Gambling Casinos The Star Echo Entertainment World Casino Directory
The identities of the Star casino's biggest international high-roller whales and their gambling histories have been suppressed by the Supreme Court after the casino's owner, Echo Entertainment, won an interim order prohibiting their publication.
The court also suppressed publication of reports by casino staff and government inspectors about alleged incidents at the Star.
The details were broadcast on Monday by the ABC's 7.30 program, which named the two biggest high-rollers and the amounts they have gambled, based on leaked information.
On Thursday, Echo Entertainment won a temporary injunction, forcing removal from the ABC website of details of the high-rollers and information contained in the reports.
It is understood a letter of demand from Echo sought surrender all the documents by the ABC and a guarantee it would not use them in future stories.
The interim court order has forced the ABC to censor the transcript of its program online and edit out reference to the high-rollers and the reports from its archived story until a full hearing on Tuesday.
The hearing is expected to decide if the incident reports and reports by government inspectors should be returned to the casino. The documents also have been subpoenaed by the inquiry into the Star being conducted by Gail Furness, SC, for the Independent Liquor and Gaming Authority.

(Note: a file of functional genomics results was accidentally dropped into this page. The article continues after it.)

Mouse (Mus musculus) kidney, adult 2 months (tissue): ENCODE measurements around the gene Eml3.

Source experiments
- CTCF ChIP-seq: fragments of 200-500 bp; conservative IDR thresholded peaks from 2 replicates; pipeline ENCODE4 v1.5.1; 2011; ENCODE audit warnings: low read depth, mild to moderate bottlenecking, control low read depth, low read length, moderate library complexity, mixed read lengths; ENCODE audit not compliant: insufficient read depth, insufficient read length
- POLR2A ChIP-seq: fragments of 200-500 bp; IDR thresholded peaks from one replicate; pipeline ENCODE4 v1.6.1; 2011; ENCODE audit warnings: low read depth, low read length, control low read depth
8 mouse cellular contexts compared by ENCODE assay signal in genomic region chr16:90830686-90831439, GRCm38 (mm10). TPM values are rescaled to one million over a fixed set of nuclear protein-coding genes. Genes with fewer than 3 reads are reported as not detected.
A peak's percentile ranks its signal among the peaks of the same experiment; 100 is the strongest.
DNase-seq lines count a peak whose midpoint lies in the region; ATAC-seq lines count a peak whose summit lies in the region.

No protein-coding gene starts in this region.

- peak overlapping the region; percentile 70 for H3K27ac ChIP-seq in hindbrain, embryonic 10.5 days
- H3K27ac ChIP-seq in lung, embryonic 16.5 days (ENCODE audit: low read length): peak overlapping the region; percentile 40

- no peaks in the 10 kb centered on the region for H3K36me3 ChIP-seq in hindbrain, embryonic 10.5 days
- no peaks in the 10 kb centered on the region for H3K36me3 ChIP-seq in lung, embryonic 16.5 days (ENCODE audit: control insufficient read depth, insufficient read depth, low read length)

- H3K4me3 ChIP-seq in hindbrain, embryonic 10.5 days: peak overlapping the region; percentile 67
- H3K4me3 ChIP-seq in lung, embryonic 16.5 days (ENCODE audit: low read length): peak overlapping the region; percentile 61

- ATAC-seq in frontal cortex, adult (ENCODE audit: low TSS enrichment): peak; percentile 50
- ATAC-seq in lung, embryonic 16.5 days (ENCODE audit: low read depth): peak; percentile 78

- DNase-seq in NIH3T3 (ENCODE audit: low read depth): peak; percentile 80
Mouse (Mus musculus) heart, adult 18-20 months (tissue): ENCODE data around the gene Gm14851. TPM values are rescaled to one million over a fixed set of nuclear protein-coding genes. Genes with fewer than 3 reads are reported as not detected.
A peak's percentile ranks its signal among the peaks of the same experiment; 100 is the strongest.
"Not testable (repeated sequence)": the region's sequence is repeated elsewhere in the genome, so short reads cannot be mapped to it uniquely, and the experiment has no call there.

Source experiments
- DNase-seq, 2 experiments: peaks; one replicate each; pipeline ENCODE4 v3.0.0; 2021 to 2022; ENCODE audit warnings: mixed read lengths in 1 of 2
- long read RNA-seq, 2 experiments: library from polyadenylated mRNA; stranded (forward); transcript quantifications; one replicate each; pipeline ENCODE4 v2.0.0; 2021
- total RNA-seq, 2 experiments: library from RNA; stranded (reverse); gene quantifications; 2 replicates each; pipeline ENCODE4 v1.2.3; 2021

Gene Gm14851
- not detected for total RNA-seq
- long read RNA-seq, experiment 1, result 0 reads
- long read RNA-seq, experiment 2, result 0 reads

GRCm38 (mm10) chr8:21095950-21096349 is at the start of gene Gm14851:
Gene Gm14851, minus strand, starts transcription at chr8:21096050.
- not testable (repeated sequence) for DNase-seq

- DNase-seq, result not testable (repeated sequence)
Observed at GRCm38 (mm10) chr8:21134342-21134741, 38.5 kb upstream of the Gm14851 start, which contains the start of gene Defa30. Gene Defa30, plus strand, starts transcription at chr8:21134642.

The inquiry was launched after the sacking of the Star's managing director, Sid Vaikunta, in February for sexually harassing two women managers.
The inquiry has also heard allegations that bad behaviour by high-rollers is tolerated at the Star because of how much they gamble. The inquiry is due to report by April 30.
The 7.30 program aired claims by a former government casino inspector, Thomas Lin, who left the Independent Liquor and Gaming Authority in 2008, that the authority had not acted on incident reports prepared by inspectors.
The authority said its records show it has acted on all recommendation since July 2010.
A spokesman for Echo Entertainment said, "Echo believes it is important to take steps to protect its confidential customer information."
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